British Library, Add. MSS. 65381

A quarto memorandum book bound in full parchment containing 70 leaves (202 x 166 x 18 mm.) plus six loose pieces of paper. Written and corrected throughout in a variety of black-brown iron-gall inks. Two of the six loose pieces of paper are notes by R. W. Chapman (fols. iii-iv) written in blue ink and pencil on grey wove machine-made paper with a Basildon Bond watermark. The remaining four are in the hand of Jane Anna Elizabeth Lefroy (fols. 66-69) and are written in black-brown iron-gall ink on a blue-grey wove machine-made paper without a watermark.

Pasted to the head edge of the left board sheet are the torn remains of grey-blue wove machine-made paper label (14 x 57 mm.). The adhered edge of the label appears to have been moved and an adhesive residue below its current position, which has offset on fol. 1, indicates its original position. A rectangular patch on the upper cover which is slightly cleaner than the surrounding area indicates that the label may once have folded over the board edge and been displayed on the upper cover. A British Library label is pasted to the right board sheet (fol. v).

The memorandum book comprises five quires of a single paper stock, a warm cream handmade laid writing paper formed on a single faced mould with a Britannia watermark and a countermark of the royal cipher ‘GR’ surmounted by a crown1. The watermark and the countermark are each centred on opposing halves of the sheet and both were designed to read from the felt side of the sheet. The text-block comprises five regular quires folded from 37 half sheets of paper with the chain lines running horizontally across each leaf (leaf size 196 x 161 mm.). The trimmed size of the half sheet is 322 x 196 mm. which allowing for a modest trim implies a sheet size of approximately 412 x 332 mm. or foolscap2. The orientation and position of both the watermark and countermark are consistent throughout the manuscript. The watermark lies across the spinefold with the top of the watermark appearing on the leaves after the centre of the quire. The countermark lies across the spinefold with the top of the countermark appearing on the leaves before the centre of the quire. The quires were formed by folding a pile of eight sheets of paper parallel to their long edge3. This folded pile was then cut in two (parallel to the short edge) to form two separate quires. Thus each quire contains eight half-sheets, from eight separate sheets of paper, without their matching halves. The quires were folded from a pile of paper in which all of the watermarks were aligned, and where all sheets were piled mould side uppermost. Each quire therefore contains only watermarks or only countermarks. Quires 4 & 5 contain watermarks (total 13 half sheets), and quires 1-3 contain countermarks (total 24 half sheets). These five folded quires provided 74 leaves, the first two leaves from the first quire and final two leaves from the fifth quire were used as pastedowns within the binding leaving a text-block of 70 leaves.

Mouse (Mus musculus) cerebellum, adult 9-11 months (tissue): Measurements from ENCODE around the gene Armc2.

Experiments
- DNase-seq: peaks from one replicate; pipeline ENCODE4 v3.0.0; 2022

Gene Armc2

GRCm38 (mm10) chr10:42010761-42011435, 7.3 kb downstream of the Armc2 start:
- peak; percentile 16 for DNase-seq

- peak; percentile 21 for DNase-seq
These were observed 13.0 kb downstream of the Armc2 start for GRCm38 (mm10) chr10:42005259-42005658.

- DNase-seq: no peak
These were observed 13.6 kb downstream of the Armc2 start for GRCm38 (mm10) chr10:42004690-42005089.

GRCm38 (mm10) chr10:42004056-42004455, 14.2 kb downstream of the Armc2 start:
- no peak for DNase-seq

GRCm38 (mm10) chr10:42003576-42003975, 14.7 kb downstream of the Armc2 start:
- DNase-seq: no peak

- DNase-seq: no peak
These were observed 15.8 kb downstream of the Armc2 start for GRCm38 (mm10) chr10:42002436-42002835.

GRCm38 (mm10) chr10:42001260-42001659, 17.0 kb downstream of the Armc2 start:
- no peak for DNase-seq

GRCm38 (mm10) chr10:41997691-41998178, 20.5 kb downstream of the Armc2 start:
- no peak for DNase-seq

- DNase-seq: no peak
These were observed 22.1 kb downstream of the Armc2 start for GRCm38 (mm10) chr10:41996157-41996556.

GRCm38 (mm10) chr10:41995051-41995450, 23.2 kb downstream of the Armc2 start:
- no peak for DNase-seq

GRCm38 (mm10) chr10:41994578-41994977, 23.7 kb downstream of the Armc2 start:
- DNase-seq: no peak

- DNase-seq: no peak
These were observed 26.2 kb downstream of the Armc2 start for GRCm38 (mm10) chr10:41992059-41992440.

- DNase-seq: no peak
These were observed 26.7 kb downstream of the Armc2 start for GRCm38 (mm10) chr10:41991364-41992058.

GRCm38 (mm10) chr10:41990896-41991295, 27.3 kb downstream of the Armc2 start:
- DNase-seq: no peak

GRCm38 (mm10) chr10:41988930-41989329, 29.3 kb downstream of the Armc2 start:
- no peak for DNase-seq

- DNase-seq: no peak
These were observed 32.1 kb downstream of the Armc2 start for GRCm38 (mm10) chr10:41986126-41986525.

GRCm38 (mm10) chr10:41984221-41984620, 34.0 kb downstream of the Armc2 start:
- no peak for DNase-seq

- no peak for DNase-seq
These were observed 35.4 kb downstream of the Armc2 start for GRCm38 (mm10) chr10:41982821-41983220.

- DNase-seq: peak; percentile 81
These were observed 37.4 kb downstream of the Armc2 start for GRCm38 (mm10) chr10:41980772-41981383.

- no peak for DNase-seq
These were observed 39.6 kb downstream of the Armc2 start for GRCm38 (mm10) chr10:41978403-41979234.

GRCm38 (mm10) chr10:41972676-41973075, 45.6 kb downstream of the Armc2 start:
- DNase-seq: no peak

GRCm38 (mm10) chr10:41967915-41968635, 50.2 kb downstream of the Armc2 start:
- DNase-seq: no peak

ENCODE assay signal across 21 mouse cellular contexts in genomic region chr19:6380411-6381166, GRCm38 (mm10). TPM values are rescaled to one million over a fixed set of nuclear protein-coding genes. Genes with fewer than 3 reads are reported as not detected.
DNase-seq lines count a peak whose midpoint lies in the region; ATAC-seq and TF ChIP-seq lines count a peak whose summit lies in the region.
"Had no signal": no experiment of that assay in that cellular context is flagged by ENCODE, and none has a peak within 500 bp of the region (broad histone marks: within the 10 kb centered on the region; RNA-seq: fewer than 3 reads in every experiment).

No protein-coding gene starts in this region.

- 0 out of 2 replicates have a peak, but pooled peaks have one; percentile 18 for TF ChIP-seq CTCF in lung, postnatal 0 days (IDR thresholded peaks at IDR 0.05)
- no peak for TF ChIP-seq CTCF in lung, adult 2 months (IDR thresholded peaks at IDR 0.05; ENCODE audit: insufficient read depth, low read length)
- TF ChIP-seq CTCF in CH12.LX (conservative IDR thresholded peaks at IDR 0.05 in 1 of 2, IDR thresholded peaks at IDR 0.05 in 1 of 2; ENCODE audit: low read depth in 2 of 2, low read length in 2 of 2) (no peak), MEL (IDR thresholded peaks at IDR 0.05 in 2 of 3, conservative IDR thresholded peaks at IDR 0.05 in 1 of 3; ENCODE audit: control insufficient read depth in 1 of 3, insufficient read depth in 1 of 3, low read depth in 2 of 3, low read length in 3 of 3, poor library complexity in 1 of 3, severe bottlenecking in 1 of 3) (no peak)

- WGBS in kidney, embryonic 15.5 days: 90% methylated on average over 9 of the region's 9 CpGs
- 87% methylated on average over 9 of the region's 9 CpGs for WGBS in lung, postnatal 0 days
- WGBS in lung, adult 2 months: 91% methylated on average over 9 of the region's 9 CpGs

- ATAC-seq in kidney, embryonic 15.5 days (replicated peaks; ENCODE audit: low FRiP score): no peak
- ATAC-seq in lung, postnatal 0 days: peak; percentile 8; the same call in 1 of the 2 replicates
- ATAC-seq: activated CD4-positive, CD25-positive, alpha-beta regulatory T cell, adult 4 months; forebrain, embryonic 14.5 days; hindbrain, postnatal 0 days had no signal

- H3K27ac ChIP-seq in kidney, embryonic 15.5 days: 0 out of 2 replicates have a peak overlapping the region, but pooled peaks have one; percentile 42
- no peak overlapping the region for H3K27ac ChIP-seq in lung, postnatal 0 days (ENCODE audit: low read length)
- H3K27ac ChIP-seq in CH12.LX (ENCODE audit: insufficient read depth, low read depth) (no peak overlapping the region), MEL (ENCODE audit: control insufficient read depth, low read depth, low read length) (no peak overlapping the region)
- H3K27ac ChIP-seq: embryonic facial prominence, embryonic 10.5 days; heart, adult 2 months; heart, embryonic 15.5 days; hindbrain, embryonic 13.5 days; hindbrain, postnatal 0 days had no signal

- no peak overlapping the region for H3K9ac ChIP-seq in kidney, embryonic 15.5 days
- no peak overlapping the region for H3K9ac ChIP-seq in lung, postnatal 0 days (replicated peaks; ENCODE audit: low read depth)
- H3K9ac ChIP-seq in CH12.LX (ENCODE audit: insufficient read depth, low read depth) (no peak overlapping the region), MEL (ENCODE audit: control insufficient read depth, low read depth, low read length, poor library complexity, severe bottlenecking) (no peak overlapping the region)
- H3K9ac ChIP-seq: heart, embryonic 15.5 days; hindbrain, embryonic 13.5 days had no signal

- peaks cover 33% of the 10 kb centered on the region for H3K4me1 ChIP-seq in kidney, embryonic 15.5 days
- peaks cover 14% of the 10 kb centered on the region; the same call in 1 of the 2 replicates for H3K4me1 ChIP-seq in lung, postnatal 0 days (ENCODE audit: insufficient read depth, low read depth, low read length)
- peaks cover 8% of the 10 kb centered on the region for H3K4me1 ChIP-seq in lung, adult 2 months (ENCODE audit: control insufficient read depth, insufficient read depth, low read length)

The memorandum book was bound in full parchment over millboard. The text-block is sewn on two wide parchment tapes, and the edges of the text-block have been cut and decorated with a sprinkled red colour which is now worn. The volume was covered in full sheep parchment with the sewing support extensions slit after sewing to provide a narrow slip which was laced through the covering parchment at the joint. Each board has a blind-tooled double fillet border frame, which crosses at the corners.
The method of folding the paper, which differs from the binding of printed books, and the disposition of watermarks both indicate that this was a professionally produced memorandum book, probably made as a stock item for a stationer. Although this memorandum book appears to match Volume the Second minor differences in the forwarding techniques indicate that it was produced by a different bookbinder.
The edges of fols. 66-69 have been repaired with a light Japanese paper by the British Library and the manuscript, with a separate folder that contains the loose notes (fols. iii-iv, 66-69), is housed in a blue cloth box made by the British Library.


Similar though not identical to the watermark and countermark used for Volume the First. Back to context...
Philip Gaskell, A New Introduction to Bibliography (Oxford: Clarendon Press, 1972), p. 74. Back to context...
Quire 4 with 10 leaves is an exception. Traces of glue between each quire at the spine edge from the binding process, and a light stain from the sewing thread at the centre of quire 4 (fols. 51-52) indicate that leaves have not been lost since the volume was bound. This shorter quire is either a mistake by the binder or the volume was deliberately made to contain 70 leaves. Back to context...